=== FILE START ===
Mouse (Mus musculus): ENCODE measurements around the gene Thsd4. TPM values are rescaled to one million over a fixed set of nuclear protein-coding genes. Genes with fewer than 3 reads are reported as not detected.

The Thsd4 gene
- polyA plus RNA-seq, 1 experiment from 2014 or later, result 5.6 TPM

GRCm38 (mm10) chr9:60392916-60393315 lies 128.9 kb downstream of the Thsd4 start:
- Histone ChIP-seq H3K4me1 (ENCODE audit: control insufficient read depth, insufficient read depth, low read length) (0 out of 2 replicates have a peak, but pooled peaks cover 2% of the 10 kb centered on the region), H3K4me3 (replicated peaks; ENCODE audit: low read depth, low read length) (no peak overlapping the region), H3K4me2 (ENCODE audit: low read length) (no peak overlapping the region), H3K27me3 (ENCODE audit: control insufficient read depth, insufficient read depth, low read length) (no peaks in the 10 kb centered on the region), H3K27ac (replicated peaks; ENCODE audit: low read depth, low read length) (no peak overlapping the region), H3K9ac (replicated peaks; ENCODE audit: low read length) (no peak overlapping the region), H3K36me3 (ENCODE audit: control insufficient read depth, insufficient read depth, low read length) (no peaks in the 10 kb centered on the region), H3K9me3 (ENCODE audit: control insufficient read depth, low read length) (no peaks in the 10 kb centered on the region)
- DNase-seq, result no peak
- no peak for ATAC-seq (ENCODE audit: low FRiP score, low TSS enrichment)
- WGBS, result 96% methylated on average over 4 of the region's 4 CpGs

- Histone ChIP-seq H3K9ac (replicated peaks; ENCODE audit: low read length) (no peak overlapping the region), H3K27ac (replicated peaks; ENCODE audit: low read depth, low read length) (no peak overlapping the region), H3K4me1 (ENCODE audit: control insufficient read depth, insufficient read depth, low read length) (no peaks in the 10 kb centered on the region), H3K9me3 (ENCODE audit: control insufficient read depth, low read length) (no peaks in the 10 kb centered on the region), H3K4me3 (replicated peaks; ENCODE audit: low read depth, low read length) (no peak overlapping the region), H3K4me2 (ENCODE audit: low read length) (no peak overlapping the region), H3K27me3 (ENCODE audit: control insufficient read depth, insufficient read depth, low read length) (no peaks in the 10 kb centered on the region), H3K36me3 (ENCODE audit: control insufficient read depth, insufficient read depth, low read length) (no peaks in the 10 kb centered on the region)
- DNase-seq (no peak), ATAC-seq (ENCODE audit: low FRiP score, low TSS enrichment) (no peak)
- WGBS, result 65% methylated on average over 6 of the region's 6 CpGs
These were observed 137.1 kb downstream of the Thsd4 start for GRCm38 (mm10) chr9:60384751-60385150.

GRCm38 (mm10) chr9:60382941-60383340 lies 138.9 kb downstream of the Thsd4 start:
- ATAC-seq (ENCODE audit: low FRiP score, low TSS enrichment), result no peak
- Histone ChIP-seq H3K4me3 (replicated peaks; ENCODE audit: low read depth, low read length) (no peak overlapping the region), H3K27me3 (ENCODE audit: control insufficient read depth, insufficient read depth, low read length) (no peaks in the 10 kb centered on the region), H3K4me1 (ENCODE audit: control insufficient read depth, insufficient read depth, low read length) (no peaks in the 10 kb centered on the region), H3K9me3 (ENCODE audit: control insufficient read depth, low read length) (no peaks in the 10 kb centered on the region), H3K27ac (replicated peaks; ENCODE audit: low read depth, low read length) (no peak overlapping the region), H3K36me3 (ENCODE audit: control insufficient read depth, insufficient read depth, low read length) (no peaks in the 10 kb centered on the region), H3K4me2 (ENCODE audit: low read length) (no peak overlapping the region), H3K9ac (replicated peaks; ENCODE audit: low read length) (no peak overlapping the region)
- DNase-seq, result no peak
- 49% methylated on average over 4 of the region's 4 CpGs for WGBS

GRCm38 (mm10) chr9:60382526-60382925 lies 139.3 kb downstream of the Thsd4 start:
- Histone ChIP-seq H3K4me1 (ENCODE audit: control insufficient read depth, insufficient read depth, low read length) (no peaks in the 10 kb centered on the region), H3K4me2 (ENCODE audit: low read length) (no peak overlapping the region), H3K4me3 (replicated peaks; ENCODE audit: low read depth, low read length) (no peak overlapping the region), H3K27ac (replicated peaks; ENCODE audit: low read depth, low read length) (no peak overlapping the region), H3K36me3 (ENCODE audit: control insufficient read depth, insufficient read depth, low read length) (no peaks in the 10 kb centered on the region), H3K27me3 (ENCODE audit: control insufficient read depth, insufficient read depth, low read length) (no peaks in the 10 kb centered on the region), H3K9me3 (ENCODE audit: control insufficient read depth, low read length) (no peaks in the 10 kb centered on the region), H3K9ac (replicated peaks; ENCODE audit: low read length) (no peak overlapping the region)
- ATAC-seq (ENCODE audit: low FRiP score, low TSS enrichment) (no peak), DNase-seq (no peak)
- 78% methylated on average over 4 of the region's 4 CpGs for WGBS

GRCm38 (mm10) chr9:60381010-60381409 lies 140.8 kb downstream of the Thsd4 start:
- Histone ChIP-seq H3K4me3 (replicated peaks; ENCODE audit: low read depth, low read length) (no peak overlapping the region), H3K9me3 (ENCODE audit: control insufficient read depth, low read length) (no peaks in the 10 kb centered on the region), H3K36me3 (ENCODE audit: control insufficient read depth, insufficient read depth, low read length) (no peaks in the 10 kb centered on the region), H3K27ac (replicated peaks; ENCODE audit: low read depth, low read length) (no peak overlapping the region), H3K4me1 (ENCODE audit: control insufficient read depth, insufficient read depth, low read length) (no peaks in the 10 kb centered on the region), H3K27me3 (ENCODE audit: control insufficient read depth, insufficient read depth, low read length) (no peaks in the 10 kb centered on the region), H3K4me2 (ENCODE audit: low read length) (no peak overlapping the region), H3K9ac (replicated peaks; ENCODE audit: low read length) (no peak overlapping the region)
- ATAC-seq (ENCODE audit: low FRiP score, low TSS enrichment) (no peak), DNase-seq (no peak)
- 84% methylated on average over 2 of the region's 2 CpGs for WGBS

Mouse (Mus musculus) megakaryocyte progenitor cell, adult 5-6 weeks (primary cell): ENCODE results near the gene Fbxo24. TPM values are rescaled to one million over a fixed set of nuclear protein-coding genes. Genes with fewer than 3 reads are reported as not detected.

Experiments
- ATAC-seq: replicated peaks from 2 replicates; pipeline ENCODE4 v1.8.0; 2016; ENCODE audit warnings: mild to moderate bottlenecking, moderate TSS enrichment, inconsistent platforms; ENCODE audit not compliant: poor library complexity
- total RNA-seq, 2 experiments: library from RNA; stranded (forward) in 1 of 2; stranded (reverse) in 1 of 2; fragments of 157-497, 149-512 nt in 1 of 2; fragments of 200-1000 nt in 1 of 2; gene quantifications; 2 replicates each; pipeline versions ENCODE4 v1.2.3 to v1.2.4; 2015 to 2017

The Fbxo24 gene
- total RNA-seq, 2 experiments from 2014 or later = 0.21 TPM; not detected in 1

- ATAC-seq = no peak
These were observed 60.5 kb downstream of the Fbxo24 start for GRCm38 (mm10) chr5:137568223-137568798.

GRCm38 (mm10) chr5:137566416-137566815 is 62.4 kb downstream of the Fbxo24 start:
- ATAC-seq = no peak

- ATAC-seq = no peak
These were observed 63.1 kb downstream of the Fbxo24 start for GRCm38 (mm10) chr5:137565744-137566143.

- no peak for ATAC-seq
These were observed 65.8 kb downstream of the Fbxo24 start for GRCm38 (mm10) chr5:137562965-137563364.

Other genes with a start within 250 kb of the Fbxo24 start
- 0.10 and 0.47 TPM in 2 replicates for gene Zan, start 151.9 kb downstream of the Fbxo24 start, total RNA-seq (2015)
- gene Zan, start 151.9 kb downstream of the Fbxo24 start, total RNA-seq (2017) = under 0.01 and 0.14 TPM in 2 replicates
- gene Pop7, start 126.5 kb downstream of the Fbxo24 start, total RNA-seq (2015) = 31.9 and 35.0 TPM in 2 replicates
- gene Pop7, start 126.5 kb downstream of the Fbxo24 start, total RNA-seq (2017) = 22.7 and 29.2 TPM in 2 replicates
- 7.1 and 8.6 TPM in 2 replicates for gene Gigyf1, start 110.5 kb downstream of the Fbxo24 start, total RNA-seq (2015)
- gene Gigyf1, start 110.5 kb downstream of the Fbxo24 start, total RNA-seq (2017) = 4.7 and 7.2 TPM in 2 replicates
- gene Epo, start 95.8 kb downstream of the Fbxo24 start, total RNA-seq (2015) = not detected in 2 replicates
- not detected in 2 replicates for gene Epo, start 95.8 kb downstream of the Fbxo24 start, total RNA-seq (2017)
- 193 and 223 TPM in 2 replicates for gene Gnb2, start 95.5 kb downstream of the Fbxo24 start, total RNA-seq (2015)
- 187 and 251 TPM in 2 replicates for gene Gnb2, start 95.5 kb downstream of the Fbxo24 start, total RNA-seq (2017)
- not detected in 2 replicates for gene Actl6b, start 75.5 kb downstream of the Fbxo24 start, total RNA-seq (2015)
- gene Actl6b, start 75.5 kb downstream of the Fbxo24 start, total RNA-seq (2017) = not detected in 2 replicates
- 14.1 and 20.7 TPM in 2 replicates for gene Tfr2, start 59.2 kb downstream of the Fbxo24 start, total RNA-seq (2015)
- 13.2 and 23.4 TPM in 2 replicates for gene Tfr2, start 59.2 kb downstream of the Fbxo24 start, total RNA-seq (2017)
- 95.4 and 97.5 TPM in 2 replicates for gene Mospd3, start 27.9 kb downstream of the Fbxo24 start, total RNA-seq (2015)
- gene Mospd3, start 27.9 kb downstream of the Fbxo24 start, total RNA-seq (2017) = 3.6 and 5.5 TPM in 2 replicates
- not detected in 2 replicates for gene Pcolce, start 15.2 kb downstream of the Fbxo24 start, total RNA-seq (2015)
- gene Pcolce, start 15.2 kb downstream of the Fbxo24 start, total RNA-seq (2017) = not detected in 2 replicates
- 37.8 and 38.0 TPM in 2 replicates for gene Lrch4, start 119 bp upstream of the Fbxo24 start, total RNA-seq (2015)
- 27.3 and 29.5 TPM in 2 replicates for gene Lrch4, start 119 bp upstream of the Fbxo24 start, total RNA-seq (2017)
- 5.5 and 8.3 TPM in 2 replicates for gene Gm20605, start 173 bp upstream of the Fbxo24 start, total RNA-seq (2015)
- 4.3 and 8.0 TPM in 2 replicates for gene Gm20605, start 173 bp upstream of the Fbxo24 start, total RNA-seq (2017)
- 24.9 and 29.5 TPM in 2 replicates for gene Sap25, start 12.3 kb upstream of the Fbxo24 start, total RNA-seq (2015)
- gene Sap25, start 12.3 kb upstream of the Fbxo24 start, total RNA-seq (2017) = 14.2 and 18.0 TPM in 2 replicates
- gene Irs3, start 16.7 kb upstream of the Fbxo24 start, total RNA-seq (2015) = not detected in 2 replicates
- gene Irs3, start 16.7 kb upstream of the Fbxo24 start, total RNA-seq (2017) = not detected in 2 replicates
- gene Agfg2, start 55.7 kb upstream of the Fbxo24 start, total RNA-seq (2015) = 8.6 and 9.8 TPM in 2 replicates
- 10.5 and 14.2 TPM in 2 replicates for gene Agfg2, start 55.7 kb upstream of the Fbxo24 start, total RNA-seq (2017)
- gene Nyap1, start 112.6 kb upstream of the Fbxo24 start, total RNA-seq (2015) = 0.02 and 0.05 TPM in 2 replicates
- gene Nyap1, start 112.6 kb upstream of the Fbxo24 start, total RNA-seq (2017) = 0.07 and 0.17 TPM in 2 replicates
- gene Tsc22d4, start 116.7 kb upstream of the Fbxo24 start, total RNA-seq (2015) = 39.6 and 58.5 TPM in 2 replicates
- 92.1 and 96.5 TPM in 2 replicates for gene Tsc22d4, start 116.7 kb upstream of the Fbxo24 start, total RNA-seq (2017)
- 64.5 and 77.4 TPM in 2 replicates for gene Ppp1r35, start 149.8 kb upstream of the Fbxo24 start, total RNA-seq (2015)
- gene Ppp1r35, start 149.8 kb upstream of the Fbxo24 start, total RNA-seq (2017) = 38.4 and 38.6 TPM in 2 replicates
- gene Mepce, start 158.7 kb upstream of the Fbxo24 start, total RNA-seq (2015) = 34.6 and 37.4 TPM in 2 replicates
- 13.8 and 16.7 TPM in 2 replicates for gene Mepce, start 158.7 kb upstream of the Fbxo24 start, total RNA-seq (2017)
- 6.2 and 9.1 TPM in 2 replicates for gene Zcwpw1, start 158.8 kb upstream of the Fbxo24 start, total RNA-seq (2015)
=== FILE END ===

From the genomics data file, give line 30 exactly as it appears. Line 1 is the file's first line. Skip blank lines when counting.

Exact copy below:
The Fbxo24 gene